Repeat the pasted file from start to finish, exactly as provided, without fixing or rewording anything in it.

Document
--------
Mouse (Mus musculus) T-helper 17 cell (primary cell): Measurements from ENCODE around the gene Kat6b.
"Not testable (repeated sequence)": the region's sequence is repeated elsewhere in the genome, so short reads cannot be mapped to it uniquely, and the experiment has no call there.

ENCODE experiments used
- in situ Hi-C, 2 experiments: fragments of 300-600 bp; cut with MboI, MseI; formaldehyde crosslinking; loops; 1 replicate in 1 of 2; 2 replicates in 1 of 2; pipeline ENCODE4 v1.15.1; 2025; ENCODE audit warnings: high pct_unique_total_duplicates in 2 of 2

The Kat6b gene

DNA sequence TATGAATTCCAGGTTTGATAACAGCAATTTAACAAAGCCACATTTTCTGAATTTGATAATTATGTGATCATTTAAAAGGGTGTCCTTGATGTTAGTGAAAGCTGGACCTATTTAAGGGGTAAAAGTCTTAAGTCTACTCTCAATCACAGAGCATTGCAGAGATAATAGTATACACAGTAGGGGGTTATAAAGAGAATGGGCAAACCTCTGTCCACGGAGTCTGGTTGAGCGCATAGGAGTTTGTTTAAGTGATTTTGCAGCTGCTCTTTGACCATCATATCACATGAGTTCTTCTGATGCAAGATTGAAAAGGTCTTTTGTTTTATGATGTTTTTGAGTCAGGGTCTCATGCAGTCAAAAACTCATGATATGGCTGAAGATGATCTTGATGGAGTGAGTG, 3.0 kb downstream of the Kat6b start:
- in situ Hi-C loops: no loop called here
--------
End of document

Mouse (Mus musculus) T-helper 17 cell (primary cell): Measurements from ENCODE around the gene Kat6b.
"Not testable (repeated sequence)": the region's sequence is repeated elsewhere in the genome, so short reads cannot be mapped to it uniquely, and the experiment has no call there.

ENCODE experiments used
- in situ Hi-C, 2 experiments: fragments of 300-600 bp; cut with MboI, MseI; formaldehyde crosslinking; loops; 1 replicate in 1 of 2; 2 replicates in 1 of 2; pipeline ENCODE4 v1.15.1; 2025; ENCODE audit warnings: high pct_unique_total_duplicates in 2 of 2

The Kat6b gene

DNA sequence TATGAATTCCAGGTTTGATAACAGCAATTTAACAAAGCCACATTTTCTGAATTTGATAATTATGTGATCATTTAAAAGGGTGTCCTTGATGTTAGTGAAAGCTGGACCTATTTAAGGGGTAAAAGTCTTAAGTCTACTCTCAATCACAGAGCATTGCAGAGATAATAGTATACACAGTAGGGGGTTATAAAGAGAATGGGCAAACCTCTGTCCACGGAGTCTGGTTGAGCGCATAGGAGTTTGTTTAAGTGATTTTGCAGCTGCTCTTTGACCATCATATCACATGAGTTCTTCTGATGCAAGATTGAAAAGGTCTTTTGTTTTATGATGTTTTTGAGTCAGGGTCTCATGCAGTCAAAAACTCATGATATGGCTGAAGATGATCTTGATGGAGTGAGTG, 3.0 kb downstream of the Kat6b start:
- in situ Hi-C loops: no loop called here